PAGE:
Clearing up has started a day after the massive explosion that destroyed the al-Askari shrine in Samarra, central Iraq.
Men worked with bare hands at the compound housing tombs of two descendants of the Prophet Muhammad that was attacked by unknown bombers on Wednesday.
The attack on the revered shrine has brought Shias out into the streets making heartfelt demonstrations of anguish.
Some demonstrations have turned into angry riots, calling for revenge against enemies ranging from America and Israel to Sunni Iraqis.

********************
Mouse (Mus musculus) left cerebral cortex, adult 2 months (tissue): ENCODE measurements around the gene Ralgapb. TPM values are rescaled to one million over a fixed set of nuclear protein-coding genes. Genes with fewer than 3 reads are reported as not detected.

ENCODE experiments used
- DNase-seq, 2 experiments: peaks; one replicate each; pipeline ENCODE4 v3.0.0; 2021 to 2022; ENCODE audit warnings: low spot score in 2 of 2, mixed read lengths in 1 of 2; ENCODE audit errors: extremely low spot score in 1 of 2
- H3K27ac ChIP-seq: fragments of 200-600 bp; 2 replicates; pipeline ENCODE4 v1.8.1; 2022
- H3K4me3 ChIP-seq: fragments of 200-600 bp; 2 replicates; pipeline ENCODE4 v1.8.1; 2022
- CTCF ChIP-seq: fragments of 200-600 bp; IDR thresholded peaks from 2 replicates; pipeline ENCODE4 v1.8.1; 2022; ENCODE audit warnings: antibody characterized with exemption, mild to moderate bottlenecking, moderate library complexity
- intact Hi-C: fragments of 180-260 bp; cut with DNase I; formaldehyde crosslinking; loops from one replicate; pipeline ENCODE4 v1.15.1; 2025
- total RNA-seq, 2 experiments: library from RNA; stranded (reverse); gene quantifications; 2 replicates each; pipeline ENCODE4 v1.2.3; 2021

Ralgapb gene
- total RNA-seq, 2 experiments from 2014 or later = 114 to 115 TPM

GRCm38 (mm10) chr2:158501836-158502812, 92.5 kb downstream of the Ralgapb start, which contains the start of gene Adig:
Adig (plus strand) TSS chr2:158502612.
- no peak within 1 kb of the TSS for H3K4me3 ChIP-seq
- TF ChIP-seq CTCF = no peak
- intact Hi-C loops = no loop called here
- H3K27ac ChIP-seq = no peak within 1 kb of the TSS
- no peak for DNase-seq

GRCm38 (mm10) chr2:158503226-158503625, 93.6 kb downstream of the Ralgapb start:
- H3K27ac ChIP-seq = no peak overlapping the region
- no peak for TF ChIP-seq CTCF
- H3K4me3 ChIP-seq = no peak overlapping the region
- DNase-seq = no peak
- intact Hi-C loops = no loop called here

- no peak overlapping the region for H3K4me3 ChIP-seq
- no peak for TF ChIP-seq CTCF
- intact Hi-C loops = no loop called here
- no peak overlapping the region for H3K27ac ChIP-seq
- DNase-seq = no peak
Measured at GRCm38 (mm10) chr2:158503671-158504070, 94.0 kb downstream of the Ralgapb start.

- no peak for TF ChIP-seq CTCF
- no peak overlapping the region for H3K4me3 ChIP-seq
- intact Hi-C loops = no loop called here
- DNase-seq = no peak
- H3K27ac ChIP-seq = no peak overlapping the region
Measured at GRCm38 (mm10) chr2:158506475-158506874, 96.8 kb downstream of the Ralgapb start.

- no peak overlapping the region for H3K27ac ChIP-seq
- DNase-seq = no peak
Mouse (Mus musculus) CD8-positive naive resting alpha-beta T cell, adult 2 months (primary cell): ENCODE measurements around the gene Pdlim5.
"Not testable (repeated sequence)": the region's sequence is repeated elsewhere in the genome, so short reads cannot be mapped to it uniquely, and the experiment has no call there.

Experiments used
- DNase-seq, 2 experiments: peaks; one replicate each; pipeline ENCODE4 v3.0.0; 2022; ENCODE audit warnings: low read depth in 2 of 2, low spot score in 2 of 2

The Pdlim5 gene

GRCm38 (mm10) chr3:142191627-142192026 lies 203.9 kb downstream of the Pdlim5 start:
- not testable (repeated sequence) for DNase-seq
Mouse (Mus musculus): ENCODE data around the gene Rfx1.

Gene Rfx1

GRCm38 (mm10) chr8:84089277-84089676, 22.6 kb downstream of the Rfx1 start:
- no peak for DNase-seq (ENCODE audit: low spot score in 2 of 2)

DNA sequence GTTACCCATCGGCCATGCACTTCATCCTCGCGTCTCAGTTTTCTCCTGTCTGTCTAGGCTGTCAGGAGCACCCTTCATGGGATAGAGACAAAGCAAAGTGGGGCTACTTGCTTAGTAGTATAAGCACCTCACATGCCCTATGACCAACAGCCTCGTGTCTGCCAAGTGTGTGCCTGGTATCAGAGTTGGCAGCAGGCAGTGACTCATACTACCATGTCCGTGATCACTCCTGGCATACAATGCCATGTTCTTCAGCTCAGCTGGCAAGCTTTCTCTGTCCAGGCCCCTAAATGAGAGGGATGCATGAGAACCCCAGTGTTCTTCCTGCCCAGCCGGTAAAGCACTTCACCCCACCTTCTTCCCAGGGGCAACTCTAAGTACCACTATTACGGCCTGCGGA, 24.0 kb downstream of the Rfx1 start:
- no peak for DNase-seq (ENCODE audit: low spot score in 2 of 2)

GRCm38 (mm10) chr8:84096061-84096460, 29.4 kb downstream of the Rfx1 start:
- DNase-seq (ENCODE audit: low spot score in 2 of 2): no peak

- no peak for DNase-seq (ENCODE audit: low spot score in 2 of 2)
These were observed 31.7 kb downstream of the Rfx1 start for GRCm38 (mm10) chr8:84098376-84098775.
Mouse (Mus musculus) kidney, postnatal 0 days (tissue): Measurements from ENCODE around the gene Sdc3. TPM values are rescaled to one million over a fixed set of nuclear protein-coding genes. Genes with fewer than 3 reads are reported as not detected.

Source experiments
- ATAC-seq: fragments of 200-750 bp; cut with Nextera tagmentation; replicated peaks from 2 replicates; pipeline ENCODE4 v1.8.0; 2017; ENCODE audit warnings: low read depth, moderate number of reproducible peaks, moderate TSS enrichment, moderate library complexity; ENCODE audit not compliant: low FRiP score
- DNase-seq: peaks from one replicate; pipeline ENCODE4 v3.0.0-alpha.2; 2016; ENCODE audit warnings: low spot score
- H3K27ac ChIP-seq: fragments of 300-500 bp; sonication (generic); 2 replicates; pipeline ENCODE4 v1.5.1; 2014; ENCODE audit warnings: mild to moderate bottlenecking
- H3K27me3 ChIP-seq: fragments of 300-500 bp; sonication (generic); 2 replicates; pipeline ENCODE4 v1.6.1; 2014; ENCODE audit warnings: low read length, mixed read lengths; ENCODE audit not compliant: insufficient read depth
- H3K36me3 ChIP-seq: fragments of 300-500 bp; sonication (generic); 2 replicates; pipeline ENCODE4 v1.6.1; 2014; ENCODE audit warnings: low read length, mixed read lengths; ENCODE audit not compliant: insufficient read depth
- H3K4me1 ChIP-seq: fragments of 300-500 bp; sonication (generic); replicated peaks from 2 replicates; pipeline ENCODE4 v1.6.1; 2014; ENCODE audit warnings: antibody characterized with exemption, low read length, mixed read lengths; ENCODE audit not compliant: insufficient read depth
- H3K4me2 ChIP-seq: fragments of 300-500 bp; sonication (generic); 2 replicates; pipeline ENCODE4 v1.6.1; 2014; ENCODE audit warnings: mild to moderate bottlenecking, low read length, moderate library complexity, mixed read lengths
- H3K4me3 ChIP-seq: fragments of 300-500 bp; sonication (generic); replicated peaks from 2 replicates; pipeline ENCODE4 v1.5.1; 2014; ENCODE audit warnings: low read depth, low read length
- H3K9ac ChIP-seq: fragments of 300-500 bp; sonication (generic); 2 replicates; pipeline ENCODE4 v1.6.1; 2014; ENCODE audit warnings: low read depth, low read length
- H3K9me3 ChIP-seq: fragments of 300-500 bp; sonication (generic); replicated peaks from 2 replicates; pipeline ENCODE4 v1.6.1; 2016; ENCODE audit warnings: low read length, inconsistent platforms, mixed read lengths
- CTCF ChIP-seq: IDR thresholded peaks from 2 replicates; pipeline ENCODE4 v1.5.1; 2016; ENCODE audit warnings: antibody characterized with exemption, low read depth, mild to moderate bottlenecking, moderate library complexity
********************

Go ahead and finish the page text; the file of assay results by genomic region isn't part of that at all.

Sunni mosques have been targeted by Shia gunmen causing damage and deaths, a worrying sign of sectarian conflict that could spiral out of control.
Military guards have been put around some Sunni mosques - such as Abdul Qadir al-Gilani mosque in central Baghdad.
Tension is high and the threat of more violence ever-present, leaving many Iraqis wondering if a step has been taken towards civil war.
In Samarra, furious demonstrators prevented Housing Minister Jassem Muhammad from visiting the damaged shrine.
Tensions boiled over and the incensed Shia crowds attacked the housing minister's police escort in the streets of Samarra